Matthew Druckenmiller: A Career-Long Collaborator

Matt Druckenmiller, right, and Hajo Eicken, a professor of Geophysics, on an ice floe near Barrow. Photo by Daniel Pringle.

by Alison Gilchrist, CSTPR Science Writing Intern

Matthew Druckenmiller, a current research affiliate with the Center for Science and Technology Policy Research (CSTPR), understands the value of community collaborations. Throughout his career, he’s made it a priority to connect with communities in the areas he’s worked in.

Originally from Pennsylvania, Druckenmiller moved to Alaska to get his PhD from the University of Alaska Fairbanks. A biophysicist interested in sea ice, he worked closely with the Alaskan North Slope borough—the largest county in the country. He was interested in combining sea ice research and marine biology, an interest that benefited from a close working relationship with native communities in the North Slope borough.

During his PhD, Druckenmiller designed coastal observatories around native communities. For example, Druckenmiller built up an observatory in the Alaskan city of Barrow designed to observe sea ice. The Barrow observatory helped him observe how arctic sea ice affects feeding success and body condition of bowhead whales.

“The Barrow sea ice observatory had a number of different components,” said Druckenmiller. “One might fit your definition of an observatory: the tallest building in the village (about three or four stories) had a coastal radar on it. That would be the same kind of radar that a ship would have, and we used it to observe sea ice moving in and out along the coast.”

In fact, Druckenmiller used several methods to study the changing arctic ice, including installing instruments directly into the ice as well as working with local hunters to keep diaries of ice conditions. He was even able to venture out onto the ice regularly by sled.

“In Barrow, during the Spring, they still maintain traditional Bowhead Whale hunts,” explained Druckenmiller. “They glide onto the shore-fast ice, the ice that freezes close to shore. I had an instrument that I installed in a long sled, that I would pull or drag by snow-machine across these trails to survey the ice along the trails that the communities were using.”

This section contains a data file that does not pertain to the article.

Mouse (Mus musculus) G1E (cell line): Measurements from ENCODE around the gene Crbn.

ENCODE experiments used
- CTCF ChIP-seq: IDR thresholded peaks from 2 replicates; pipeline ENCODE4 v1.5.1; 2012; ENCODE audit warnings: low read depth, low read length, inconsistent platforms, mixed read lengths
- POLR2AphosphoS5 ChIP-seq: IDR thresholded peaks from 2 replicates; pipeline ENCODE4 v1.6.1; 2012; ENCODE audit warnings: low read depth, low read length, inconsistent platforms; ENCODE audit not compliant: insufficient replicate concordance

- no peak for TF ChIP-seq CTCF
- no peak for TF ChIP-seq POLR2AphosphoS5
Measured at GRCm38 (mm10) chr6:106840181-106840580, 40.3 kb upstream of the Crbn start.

The instrument that Druckenmiller used collected trail data and measured the ice thickness distribution. The goal was to record areas of the ice that were very thin or very thick. This was useful data for Druckenmiller’s research but was also incredibly useful for the community in Barrow. Druckenmiller and his group were able to make maps of this ice for the people who directly benefit from that information in the short-term. For whaling communities in Barrow, for example, it’s important to know where ice is dangerously thin.

After Druckenmiller left Alaska, he spent two years in Boulder at the National Snow and Ice Data Center (NSIDC). He then worked for two years in Washington, D.C. as a AAAS Science Policy Fellow, with the United States Agency for International Development. Finally, he moved back to Boulder to take a research scientist position at NSIDC.

Currently, Druckenmiller is a coordinator of the Sea Ice Action Network within the Study of Environmental Arctic Change (SEARCH). This study is a collaboration between Arctic researchers, funding agencies, and stakeholders and aims to study the implications of a changing arctic.

“I’m working with a team of researchers focusing on arctic sea ice,” said Druckenmiller. “A lot of what I do is not basic research, but more synthesizing existing research into sources that are accessible to other researchers and accessible to the public.”

Druckenmiller explained that SEARCH will be a valuable tool for science communicators to use when studying and writing about climate change.

“We’re trying to position this organization to be an easy organization for journalists to go to when writing stories.”

As well as coordinating this initiative to make climate science more accessible, Druckenmiller continues to collaborate with the scientists working in Barrow. Throughout his career, he has focused on the types of research partnerships that scientists make with communities and formed long-lasting and effective collaborations. At the National Snow and Ice Data Center and in collaboration with CSTPR, he is well poised to continue these important initiatives.

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